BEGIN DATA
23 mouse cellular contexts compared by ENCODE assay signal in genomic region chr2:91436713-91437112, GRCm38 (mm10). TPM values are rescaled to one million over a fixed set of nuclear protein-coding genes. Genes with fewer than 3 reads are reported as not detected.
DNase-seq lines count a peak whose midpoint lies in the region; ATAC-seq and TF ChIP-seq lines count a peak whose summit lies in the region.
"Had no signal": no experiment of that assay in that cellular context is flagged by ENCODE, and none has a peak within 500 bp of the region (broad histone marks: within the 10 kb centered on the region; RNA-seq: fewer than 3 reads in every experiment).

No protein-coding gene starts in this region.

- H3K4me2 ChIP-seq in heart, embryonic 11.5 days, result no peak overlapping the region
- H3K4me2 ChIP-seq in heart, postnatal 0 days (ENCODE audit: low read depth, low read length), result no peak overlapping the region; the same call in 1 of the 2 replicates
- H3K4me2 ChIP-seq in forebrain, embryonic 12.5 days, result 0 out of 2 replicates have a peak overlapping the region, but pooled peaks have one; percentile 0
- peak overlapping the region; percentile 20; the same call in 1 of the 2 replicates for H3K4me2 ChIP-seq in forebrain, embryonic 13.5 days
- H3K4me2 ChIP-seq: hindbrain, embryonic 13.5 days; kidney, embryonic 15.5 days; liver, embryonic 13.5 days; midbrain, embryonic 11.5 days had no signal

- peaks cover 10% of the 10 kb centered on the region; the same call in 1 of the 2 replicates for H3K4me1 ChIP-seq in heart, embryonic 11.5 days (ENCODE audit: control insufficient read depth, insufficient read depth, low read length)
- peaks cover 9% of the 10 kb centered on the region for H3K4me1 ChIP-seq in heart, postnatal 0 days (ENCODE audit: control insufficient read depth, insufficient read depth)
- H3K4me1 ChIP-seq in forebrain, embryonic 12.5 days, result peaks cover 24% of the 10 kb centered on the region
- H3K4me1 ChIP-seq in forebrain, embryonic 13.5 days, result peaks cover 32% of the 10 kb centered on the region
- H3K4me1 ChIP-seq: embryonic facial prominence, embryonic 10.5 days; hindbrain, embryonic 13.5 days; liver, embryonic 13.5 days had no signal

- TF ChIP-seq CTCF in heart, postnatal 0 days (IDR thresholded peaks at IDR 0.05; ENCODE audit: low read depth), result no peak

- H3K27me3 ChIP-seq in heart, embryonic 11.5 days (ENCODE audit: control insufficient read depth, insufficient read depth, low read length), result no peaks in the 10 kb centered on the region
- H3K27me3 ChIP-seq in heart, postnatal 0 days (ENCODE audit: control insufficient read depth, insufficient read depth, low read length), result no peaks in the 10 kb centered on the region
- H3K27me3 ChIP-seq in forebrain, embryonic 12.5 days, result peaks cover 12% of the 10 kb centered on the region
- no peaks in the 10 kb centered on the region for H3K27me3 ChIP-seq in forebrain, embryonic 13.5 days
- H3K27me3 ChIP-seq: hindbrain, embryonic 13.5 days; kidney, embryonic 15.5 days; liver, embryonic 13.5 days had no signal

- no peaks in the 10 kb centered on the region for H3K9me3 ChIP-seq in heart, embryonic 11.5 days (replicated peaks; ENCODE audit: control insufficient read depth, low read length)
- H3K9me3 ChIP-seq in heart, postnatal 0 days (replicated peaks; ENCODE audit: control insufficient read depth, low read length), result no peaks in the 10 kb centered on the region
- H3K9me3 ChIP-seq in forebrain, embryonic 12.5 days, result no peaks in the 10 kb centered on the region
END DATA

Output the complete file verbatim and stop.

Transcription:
23 mouse cellular contexts compared by ENCODE assay signal in genomic region chr2:91436713-91437112, GRCm38 (mm10). TPM values are rescaled to one million over a fixed set of nuclear protein-coding genes. Genes with fewer than 3 reads are reported as not detected.
DNase-seq lines count a peak whose midpoint lies in the region; ATAC-seq and TF ChIP-seq lines count a peak whose summit lies in the region.
"Had no signal": no experiment of that assay in that cellular context is flagged by ENCODE, and none has a peak within 500 bp of the region (broad histone marks: within the 10 kb centered on the region; RNA-seq: fewer than 3 reads in every experiment).

No protein-coding gene starts in this region.

- H3K4me2 ChIP-seq in heart, embryonic 11.5 days, result no peak overlapping the region
- H3K4me2 ChIP-seq in heart, postnatal 0 days (ENCODE audit: low read depth, low read length), result no peak overlapping the region; the same call in 1 of the 2 replicates
- H3K4me2 ChIP-seq in forebrain, embryonic 12.5 days, result 0 out of 2 replicates have a peak overlapping the region, but pooled peaks have one; percentile 0
- peak overlapping the region; percentile 20; the same call in 1 of the 2 replicates for H3K4me2 ChIP-seq in forebrain, embryonic 13.5 days
- H3K4me2 ChIP-seq: hindbrain, embryonic 13.5 days; kidney, embryonic 15.5 days; liver, embryonic 13.5 days; midbrain, embryonic 11.5 days had no signal

- peaks cover 10% of the 10 kb centered on the region; the same call in 1 of the 2 replicates for H3K4me1 ChIP-seq in heart, embryonic 11.5 days (ENCODE audit: control insufficient read depth, insufficient read depth, low read length)
- peaks cover 9% of the 10 kb centered on the region for H3K4me1 ChIP-seq in heart, postnatal 0 days (ENCODE audit: control insufficient read depth, insufficient read depth)
- H3K4me1 ChIP-seq in forebrain, embryonic 12.5 days, result peaks cover 24% of the 10 kb centered on the region
- H3K4me1 ChIP-seq in forebrain, embryonic 13.5 days, result peaks cover 32% of the 10 kb centered on the region
- H3K4me1 ChIP-seq: embryonic facial prominence, embryonic 10.5 days; hindbrain, embryonic 13.5 days; liver, embryonic 13.5 days had no signal

- TF ChIP-seq CTCF in heart, postnatal 0 days (IDR thresholded peaks at IDR 0.05; ENCODE audit: low read depth), result no peak

- H3K27me3 ChIP-seq in heart, embryonic 11.5 days (ENCODE audit: control insufficient read depth, insufficient read depth, low read length), result no peaks in the 10 kb centered on the region
- H3K27me3 ChIP-seq in heart, postnatal 0 days (ENCODE audit: control insufficient read depth, insufficient read depth, low read length), result no peaks in the 10 kb centered on the region
- H3K27me3 ChIP-seq in forebrain, embryonic 12.5 days, result peaks cover 12% of the 10 kb centered on the region
- no peaks in the 10 kb centered on the region for H3K27me3 ChIP-seq in forebrain, embryonic 13.5 days
- H3K27me3 ChIP-seq: hindbrain, embryonic 13.5 days; kidney, embryonic 15.5 days; liver, embryonic 13.5 days had no signal

- no peaks in the 10 kb centered on the region for H3K9me3 ChIP-seq in heart, embryonic 11.5 days (replicated peaks; ENCODE audit: control insufficient read depth, low read length)
- H3K9me3 ChIP-seq in heart, postnatal 0 days (replicated peaks; ENCODE audit: control insufficient read depth, low read length), result no peaks in the 10 kb centered on the region
- H3K9me3 ChIP-seq in forebrain, embryonic 12.5 days, result no peaks in the 10 kb centered on the region